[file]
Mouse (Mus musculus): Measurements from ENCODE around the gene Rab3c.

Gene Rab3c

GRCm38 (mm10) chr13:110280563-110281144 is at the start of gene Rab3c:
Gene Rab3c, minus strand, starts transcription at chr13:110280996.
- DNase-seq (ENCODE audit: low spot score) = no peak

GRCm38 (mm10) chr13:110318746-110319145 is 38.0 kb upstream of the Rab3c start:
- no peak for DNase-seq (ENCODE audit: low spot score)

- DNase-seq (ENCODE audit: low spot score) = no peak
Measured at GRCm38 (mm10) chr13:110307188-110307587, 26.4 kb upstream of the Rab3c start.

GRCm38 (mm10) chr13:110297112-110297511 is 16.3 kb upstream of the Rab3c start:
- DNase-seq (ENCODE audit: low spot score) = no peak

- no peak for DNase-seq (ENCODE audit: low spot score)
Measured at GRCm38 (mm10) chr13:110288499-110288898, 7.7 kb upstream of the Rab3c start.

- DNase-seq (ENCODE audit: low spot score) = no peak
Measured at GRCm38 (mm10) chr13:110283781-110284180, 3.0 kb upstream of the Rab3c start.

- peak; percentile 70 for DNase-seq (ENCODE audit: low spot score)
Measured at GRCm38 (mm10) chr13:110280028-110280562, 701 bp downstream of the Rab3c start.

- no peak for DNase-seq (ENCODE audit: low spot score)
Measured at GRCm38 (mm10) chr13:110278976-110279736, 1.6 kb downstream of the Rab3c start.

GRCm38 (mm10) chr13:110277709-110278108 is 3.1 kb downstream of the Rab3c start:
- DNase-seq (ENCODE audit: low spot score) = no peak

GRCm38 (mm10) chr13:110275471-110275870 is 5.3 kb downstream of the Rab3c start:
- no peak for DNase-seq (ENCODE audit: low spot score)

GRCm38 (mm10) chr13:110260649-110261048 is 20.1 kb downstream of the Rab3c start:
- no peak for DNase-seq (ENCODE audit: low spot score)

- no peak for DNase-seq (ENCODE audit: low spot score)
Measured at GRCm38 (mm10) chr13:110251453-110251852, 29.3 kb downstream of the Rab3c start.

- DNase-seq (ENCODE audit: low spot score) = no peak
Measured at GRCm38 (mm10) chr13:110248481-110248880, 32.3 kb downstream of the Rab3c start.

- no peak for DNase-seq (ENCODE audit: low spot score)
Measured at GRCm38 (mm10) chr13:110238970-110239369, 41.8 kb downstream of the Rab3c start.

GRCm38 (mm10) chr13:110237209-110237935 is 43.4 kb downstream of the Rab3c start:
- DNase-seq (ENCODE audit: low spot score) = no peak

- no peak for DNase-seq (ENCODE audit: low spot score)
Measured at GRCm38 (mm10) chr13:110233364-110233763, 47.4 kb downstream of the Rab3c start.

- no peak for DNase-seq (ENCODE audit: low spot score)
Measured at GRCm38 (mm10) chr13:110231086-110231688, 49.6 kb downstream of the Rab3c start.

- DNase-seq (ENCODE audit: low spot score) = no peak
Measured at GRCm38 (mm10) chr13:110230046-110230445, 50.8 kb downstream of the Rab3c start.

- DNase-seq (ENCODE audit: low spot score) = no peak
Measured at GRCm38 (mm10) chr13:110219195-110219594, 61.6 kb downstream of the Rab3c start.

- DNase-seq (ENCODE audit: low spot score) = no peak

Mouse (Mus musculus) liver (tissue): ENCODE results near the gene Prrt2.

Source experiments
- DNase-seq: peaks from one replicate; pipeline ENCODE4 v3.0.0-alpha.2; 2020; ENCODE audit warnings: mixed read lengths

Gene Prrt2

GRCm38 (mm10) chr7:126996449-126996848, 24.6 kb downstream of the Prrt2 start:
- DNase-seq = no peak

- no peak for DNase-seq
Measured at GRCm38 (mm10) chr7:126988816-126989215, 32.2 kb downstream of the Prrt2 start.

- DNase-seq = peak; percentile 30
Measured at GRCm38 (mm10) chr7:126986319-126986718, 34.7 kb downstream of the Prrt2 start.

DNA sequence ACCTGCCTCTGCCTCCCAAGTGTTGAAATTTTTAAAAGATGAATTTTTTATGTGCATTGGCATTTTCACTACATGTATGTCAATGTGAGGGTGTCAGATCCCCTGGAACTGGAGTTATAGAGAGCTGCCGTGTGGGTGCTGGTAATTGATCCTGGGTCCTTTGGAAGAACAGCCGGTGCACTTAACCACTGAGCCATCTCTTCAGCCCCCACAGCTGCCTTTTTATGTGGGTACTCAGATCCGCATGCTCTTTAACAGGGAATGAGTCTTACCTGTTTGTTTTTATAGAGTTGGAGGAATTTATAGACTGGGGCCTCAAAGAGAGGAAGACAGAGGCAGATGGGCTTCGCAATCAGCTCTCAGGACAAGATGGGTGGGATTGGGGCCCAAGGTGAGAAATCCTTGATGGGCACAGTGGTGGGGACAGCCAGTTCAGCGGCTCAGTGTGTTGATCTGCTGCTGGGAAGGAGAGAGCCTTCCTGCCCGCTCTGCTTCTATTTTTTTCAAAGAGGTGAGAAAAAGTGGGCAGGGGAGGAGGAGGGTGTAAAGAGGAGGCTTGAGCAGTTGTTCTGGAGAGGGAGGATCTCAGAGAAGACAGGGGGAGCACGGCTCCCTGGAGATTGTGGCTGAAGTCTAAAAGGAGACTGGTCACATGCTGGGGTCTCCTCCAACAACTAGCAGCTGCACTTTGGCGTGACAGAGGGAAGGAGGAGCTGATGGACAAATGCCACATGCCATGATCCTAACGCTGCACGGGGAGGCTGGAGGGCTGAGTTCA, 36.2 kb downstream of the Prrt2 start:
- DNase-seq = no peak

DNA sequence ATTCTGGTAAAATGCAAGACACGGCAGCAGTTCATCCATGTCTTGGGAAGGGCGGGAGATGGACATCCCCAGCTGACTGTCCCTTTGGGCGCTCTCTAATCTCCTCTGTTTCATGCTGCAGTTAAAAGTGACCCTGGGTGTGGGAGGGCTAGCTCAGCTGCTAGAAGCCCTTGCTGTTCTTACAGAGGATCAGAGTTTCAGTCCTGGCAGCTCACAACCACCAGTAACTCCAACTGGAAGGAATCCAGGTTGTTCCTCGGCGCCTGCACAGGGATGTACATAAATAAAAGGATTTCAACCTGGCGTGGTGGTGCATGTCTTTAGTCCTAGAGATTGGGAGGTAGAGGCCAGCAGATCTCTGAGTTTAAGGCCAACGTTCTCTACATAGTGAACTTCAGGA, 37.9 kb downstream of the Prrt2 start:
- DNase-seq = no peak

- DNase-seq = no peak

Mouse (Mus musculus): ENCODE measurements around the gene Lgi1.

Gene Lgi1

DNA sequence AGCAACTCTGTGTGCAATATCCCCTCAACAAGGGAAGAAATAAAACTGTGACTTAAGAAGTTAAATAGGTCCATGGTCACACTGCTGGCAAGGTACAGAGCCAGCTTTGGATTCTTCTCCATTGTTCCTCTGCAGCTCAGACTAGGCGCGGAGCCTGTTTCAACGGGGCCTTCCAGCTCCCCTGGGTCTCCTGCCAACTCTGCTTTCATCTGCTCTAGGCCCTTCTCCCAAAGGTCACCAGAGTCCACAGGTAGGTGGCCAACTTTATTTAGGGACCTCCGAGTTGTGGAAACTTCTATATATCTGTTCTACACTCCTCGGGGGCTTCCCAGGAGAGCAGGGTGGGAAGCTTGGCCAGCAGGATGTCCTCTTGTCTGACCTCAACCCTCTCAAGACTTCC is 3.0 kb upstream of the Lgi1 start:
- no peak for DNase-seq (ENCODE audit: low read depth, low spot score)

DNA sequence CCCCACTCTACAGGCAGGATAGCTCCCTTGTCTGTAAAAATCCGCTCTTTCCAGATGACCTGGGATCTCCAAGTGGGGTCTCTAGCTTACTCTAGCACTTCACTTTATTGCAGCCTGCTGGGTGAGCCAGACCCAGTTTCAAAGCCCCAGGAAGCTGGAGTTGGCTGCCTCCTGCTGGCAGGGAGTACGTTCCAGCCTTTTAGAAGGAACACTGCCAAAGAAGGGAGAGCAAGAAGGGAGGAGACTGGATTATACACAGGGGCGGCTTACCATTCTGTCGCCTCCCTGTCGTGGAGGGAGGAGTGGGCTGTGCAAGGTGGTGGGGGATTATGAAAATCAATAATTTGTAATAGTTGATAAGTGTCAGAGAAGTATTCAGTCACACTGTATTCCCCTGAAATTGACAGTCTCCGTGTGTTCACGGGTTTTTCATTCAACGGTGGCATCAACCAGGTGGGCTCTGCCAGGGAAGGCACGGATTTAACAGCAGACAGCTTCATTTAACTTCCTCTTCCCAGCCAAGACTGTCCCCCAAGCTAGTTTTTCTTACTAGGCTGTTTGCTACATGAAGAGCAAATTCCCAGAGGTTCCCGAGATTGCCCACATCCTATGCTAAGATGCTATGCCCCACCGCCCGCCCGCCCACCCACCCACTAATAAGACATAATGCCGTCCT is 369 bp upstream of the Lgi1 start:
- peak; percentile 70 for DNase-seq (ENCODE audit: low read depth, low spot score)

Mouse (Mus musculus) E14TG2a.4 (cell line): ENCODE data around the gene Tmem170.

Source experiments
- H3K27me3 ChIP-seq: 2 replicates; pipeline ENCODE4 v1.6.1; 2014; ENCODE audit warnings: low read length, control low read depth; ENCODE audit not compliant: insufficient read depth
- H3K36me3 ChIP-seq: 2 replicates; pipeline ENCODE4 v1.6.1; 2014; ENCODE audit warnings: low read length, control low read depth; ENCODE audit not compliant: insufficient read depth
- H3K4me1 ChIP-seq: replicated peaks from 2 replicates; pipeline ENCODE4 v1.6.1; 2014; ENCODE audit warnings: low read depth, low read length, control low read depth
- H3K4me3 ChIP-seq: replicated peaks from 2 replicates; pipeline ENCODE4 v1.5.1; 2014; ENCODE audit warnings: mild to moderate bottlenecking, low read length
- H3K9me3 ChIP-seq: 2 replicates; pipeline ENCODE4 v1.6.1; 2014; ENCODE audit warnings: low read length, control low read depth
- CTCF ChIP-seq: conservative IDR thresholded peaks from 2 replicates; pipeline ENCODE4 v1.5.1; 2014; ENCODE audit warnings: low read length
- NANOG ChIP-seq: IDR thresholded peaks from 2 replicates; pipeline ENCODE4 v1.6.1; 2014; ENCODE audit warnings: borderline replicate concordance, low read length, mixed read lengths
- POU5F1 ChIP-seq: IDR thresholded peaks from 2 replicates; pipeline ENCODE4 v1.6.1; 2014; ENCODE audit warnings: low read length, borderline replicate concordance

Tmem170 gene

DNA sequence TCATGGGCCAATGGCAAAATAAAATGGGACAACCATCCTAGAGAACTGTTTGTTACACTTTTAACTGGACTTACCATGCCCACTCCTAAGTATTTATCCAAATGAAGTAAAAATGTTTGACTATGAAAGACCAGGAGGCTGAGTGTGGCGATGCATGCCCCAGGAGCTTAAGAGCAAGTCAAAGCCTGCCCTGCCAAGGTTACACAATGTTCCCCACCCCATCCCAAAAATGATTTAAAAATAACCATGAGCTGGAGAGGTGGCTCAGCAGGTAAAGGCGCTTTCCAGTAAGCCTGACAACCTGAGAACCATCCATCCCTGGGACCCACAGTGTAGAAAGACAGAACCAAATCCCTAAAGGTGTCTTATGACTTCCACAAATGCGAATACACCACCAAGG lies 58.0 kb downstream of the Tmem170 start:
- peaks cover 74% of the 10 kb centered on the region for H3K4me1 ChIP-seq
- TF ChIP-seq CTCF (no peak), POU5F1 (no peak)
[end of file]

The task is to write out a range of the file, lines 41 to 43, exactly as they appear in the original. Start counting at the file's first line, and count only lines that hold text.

Measured at GRCm38 (mm10) chr13:110219195-110219594, 61.6 kb downstream of the Rab3c start.

- DNase-seq (ENCODE audit: low spot score) = no peak

Mouse (Mus musculus) liver (tissue): ENCODE results near the gene Prrt2.